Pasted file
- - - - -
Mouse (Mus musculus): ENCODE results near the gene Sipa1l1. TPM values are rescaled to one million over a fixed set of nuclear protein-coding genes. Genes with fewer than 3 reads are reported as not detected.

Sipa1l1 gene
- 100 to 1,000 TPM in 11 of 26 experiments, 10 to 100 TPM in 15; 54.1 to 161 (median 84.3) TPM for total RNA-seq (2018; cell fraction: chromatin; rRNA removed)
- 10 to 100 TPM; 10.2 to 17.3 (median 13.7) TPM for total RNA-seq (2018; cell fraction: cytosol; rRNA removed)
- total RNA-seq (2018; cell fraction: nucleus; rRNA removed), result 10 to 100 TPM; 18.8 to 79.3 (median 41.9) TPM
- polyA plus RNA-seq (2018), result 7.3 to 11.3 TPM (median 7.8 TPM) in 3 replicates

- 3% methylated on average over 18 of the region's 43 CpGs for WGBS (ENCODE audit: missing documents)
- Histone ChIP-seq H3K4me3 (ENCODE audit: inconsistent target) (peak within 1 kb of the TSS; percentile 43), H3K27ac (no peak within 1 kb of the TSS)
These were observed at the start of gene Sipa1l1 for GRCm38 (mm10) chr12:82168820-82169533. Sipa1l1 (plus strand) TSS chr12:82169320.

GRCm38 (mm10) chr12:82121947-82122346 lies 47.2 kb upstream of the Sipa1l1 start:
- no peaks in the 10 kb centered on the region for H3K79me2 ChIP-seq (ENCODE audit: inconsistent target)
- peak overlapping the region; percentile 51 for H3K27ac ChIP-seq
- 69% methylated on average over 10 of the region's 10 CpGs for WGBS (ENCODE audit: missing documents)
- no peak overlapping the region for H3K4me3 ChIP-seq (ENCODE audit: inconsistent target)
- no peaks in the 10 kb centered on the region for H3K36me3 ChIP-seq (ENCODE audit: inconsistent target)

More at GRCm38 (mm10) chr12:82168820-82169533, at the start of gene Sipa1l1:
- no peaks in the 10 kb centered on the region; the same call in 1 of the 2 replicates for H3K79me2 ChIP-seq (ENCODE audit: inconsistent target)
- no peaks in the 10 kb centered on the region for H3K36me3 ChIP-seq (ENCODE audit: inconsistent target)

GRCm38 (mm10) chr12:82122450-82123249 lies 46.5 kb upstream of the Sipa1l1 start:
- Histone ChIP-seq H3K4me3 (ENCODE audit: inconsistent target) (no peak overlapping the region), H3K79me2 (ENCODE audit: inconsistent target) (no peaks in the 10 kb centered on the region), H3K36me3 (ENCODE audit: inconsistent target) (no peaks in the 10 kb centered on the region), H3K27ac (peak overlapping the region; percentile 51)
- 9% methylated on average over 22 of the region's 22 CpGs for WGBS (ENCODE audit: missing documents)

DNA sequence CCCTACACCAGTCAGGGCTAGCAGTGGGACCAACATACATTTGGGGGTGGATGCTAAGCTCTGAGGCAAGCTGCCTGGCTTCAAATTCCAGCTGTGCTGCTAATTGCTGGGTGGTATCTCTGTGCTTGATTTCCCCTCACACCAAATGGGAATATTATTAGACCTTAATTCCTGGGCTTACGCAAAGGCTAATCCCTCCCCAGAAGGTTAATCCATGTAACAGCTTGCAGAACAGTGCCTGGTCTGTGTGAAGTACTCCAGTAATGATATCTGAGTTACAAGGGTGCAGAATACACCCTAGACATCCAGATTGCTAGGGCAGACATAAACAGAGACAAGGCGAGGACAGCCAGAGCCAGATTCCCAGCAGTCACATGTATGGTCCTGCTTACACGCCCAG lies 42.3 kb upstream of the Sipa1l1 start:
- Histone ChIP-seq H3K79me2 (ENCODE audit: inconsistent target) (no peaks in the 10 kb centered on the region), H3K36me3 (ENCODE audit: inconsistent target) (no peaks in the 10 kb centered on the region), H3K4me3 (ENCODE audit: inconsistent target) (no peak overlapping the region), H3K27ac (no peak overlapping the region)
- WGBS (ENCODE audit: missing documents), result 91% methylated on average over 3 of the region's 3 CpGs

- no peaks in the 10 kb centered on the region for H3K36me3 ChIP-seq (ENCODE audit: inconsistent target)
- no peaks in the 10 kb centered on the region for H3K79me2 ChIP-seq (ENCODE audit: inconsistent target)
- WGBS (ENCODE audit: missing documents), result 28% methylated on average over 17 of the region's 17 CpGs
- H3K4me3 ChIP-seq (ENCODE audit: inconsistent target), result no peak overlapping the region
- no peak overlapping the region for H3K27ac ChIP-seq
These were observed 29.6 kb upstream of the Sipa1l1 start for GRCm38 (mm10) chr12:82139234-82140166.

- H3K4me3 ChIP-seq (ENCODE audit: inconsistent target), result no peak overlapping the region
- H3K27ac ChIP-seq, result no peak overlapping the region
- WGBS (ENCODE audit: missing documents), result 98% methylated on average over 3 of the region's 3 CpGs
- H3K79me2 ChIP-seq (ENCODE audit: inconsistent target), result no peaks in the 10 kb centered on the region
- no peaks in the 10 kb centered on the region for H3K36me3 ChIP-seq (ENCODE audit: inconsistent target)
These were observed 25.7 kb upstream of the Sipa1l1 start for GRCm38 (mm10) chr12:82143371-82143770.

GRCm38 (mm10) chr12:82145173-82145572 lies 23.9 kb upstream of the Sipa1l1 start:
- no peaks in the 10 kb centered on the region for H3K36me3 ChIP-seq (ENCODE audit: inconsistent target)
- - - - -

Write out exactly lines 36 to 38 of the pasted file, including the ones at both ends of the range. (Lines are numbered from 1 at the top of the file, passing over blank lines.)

These were observed 25.7 kb upstream of the Sipa1l1 start for GRCm38 (mm10) chr12:82143371-82143770.

GRCm38 (mm10) chr12:82145173-82145572 lies 23.9 kb upstream of the Sipa1l1 start:
- no peaks in the 10 kb centered on the region for H3K36me3 ChIP-seq (ENCODE audit: inconsistent target)